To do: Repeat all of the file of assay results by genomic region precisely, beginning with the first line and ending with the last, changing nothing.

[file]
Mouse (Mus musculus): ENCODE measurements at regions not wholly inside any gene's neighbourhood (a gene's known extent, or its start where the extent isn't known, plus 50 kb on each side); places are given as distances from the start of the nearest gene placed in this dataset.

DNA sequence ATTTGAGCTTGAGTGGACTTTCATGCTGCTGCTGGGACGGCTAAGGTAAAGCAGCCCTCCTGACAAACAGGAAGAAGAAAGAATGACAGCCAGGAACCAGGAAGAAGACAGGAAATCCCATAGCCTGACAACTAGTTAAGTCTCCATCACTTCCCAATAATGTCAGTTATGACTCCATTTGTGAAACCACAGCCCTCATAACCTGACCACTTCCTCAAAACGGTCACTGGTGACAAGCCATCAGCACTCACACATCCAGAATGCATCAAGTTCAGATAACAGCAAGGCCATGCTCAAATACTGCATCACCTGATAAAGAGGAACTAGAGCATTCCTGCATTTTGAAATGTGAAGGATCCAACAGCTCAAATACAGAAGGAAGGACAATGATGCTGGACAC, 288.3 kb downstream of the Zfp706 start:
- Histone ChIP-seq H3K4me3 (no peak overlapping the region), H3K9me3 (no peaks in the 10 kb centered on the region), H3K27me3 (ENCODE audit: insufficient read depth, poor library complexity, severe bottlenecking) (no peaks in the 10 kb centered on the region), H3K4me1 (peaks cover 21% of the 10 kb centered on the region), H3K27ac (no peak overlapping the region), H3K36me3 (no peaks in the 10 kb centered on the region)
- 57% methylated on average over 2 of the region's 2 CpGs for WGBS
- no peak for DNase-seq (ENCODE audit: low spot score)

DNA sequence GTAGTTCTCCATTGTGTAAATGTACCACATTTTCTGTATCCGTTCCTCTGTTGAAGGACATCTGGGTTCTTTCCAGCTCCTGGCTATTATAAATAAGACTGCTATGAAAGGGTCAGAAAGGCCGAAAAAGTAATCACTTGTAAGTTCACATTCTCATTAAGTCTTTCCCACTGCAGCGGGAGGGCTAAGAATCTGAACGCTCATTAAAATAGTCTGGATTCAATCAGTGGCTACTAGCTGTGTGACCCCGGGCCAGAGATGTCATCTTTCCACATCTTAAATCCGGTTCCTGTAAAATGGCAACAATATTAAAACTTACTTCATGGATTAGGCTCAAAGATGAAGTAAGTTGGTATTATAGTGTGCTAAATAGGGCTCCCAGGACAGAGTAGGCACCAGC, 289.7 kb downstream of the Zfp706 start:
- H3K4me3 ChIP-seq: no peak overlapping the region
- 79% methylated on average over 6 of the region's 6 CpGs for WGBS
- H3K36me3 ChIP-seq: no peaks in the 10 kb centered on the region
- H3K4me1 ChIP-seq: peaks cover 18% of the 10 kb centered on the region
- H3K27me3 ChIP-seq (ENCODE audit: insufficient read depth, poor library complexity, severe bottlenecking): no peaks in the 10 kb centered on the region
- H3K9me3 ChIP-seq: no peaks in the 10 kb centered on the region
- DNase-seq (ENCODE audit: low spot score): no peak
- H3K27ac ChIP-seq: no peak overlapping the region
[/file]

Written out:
Mouse (Mus musculus): ENCODE measurements at regions not wholly inside any gene's neighbourhood (a gene's known extent, or its start where the extent isn't known, plus 50 kb on each side); places are given as distances from the start of the nearest gene placed in this dataset.

DNA sequence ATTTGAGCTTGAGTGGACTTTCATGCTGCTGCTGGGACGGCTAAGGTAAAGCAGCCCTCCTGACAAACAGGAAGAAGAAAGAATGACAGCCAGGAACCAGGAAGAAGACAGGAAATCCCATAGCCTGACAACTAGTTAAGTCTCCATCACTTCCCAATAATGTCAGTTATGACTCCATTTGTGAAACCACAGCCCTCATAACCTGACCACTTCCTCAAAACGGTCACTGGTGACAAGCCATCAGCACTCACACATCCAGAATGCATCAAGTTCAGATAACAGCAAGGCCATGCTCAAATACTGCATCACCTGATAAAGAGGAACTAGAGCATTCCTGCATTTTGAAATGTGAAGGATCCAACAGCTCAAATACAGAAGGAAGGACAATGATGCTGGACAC, 288.3 kb downstream of the Zfp706 start:
- Histone ChIP-seq H3K4me3 (no peak overlapping the region), H3K9me3 (no peaks in the 10 kb centered on the region), H3K27me3 (ENCODE audit: insufficient read depth, poor library complexity, severe bottlenecking) (no peaks in the 10 kb centered on the region), H3K4me1 (peaks cover 21% of the 10 kb centered on the region), H3K27ac (no peak overlapping the region), H3K36me3 (no peaks in the 10 kb centered on the region)
- 57% methylated on average over 2 of the region's 2 CpGs for WGBS
- no peak for DNase-seq (ENCODE audit: low spot score)

DNA sequence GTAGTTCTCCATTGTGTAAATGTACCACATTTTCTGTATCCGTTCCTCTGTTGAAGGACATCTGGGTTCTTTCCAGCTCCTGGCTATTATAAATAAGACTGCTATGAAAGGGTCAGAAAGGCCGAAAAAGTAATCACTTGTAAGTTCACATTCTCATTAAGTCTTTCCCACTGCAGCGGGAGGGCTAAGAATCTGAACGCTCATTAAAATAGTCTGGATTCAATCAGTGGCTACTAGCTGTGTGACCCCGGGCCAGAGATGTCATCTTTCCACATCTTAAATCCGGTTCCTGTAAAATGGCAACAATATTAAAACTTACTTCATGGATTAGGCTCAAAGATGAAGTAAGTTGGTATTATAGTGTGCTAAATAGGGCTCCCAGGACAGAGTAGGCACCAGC, 289.7 kb downstream of the Zfp706 start:
- H3K4me3 ChIP-seq: no peak overlapping the region
- 79% methylated on average over 6 of the region's 6 CpGs for WGBS
- H3K36me3 ChIP-seq: no peaks in the 10 kb centered on the region
- H3K4me1 ChIP-seq: peaks cover 18% of the 10 kb centered on the region
- H3K27me3 ChIP-seq (ENCODE audit: insufficient read depth, poor library complexity, severe bottlenecking): no peaks in the 10 kb centered on the region
- H3K9me3 ChIP-seq: no peaks in the 10 kb centered on the region
- DNase-seq (ENCODE audit: low spot score): no peak
- H3K27ac ChIP-seq: no peak overlapping the region